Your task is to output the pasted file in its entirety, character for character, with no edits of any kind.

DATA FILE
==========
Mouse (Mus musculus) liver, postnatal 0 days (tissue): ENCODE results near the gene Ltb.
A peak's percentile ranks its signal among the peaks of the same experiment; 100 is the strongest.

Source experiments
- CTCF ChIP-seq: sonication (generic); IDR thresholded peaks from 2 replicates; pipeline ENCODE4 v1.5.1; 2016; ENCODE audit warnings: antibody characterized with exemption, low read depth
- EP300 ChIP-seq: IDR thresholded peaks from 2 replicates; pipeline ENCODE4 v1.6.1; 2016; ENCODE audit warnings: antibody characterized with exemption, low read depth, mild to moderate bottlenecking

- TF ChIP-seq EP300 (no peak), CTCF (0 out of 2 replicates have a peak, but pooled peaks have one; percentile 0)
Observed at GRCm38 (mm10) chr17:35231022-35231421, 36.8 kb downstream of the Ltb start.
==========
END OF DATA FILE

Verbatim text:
Mouse (Mus musculus) liver, postnatal 0 days (tissue): ENCODE results near the gene Ltb.
A peak's percentile ranks its signal among the peaks of the same experiment; 100 is the strongest.

Source experiments
- CTCF ChIP-seq: sonication (generic); IDR thresholded peaks from 2 replicates; pipeline ENCODE4 v1.5.1; 2016; ENCODE audit warnings: antibody characterized with exemption, low read depth
- EP300 ChIP-seq: IDR thresholded peaks from 2 replicates; pipeline ENCODE4 v1.6.1; 2016; ENCODE audit warnings: antibody characterized with exemption, low read depth, mild to moderate bottlenecking

- TF ChIP-seq EP300 (no peak), CTCF (0 out of 2 replicates have a peak, but pooled peaks have one; percentile 0)
Observed at GRCm38 (mm10) chr17:35231022-35231421, 36.8 kb downstream of the Ltb start.